Tax cuts have become the GOP’s MacGuffin.
A MacGuffin is defined as “an object, event, or character in a film or story that serves to set and keep the plot in motion despite usually lacking intrinsic importance.”
(Think of the “letters of transit” in “Casablanca” or the black sand in the champagne bottles in “Notorious.”)
Ask Republicans how to turn things around and they will intone, “Tax cuts.”
What does the White House expect will turn around President Donald Trump’s fortunes? Tax cuts.
Ask donors or GOP activists how they can hold the party together in the Trump era and they will knowingly tell you, “Tax cuts, of course.”
It’s not at all clear what would be in the tax cuts, for we have yet to see an actual plan, nor is it clear that the GOP will have the benefit of a reconciliation process that requires only 51 votes in the Senate.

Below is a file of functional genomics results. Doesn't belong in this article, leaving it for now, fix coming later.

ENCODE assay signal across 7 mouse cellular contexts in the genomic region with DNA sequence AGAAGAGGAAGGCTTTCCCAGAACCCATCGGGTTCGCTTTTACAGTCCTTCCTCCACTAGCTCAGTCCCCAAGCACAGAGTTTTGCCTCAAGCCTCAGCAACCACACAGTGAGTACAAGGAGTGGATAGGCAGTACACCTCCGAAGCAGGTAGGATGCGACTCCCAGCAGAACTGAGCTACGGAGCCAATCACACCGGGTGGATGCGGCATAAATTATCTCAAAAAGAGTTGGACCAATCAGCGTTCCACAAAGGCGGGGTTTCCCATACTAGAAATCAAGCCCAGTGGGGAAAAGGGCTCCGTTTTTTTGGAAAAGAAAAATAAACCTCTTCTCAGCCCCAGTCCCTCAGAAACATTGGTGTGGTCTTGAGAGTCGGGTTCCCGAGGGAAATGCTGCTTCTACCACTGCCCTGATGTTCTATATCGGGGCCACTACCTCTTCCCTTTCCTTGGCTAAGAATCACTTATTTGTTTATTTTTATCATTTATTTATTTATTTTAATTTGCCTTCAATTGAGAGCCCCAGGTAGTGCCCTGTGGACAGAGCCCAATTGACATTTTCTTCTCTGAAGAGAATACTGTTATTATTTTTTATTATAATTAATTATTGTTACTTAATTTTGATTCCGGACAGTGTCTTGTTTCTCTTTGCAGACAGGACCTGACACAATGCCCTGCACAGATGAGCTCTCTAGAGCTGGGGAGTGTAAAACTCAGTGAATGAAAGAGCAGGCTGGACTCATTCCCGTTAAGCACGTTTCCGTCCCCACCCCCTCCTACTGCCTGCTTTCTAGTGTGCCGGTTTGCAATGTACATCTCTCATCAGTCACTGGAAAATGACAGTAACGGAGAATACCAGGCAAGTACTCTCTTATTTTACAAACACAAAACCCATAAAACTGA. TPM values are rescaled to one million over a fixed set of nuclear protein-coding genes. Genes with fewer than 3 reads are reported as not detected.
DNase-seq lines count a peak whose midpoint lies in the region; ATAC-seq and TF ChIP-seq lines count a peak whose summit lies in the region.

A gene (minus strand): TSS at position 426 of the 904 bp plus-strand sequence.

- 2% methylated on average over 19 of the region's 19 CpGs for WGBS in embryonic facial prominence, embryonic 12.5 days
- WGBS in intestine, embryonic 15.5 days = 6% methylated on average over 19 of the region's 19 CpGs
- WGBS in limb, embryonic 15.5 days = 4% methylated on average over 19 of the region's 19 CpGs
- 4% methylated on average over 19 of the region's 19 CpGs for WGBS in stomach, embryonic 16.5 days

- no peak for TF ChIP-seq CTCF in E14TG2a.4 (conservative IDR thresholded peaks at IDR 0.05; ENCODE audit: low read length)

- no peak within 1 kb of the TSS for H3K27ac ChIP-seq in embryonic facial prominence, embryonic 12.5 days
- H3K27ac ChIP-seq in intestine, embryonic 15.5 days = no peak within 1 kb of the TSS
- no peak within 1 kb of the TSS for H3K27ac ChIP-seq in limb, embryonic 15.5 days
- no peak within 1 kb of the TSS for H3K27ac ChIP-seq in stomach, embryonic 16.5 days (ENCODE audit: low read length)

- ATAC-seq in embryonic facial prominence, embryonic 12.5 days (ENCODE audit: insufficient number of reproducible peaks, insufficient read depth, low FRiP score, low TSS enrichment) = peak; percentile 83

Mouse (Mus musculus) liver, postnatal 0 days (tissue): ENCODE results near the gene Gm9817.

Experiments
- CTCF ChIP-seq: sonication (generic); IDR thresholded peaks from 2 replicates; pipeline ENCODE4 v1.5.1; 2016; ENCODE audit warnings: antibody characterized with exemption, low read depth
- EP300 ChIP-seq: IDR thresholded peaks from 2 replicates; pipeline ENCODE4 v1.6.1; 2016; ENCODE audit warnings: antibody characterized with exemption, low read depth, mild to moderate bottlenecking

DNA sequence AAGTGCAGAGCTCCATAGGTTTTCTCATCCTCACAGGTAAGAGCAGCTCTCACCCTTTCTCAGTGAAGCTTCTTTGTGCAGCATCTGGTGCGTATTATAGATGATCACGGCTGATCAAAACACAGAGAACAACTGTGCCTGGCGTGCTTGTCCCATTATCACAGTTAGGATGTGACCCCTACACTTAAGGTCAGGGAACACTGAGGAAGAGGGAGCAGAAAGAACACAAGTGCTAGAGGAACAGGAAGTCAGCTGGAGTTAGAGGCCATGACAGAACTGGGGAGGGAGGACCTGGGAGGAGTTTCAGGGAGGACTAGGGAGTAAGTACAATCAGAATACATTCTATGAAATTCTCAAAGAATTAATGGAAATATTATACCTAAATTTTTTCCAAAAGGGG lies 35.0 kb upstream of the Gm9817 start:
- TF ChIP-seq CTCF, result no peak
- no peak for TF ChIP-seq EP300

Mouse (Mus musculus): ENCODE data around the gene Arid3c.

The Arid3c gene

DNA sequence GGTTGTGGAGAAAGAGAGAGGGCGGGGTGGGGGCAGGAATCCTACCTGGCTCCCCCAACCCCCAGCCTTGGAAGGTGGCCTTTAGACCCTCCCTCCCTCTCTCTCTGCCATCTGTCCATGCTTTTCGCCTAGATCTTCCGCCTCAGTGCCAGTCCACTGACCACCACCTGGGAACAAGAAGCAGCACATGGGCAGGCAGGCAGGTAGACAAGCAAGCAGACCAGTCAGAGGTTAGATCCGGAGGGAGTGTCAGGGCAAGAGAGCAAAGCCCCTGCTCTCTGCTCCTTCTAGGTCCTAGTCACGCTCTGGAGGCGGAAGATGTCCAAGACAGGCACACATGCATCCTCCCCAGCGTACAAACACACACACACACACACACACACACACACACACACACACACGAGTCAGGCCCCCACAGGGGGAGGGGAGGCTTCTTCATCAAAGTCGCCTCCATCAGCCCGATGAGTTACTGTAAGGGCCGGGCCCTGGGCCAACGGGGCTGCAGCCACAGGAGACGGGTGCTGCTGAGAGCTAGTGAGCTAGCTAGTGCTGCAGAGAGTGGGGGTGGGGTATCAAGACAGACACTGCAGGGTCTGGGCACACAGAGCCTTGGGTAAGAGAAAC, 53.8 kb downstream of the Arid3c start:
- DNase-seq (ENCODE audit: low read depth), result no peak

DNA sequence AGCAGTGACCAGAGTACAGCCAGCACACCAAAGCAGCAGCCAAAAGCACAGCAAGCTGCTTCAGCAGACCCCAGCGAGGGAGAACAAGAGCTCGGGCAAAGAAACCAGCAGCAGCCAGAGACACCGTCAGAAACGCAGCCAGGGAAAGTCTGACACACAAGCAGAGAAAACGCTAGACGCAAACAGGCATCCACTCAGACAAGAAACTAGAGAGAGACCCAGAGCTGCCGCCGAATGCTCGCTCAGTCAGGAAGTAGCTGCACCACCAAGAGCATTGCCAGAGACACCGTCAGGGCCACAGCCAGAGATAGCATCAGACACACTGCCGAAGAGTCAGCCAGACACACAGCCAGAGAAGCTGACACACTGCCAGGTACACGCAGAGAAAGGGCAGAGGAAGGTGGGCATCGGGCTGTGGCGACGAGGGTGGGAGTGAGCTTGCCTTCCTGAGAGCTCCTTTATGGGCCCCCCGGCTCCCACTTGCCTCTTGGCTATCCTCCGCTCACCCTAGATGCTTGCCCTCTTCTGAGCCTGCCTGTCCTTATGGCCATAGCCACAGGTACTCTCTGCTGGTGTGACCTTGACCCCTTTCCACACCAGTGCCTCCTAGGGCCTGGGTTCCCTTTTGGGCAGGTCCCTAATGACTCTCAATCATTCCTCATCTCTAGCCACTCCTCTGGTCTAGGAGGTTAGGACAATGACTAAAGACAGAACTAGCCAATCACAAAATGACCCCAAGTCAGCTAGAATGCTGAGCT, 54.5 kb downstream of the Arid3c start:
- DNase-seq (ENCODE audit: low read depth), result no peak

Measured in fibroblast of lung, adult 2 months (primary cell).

For that, they’d need a budget resolution to attach the reconciliation instructions and meet the so-called Byrd Rule, which among other things prohibits any increase in the deficit beyond the 10-year window.
Before Trump’s deal on the debt ceiling last week, I didn’t think a substantial tax-reform bill with the big cuts Republicans like to dream about was going to get done.
The numbers are too difficult; the health-care fight revealed moderate senators’ squeamishness about tax cuts for the rich; they have a math problem regarding the Byrd Rule (i.e. deficits beyond the budget window); and frankly, House and Senate dysfunction is so great that I thought the idea of proceeding on something as complex as tax reform was always a…
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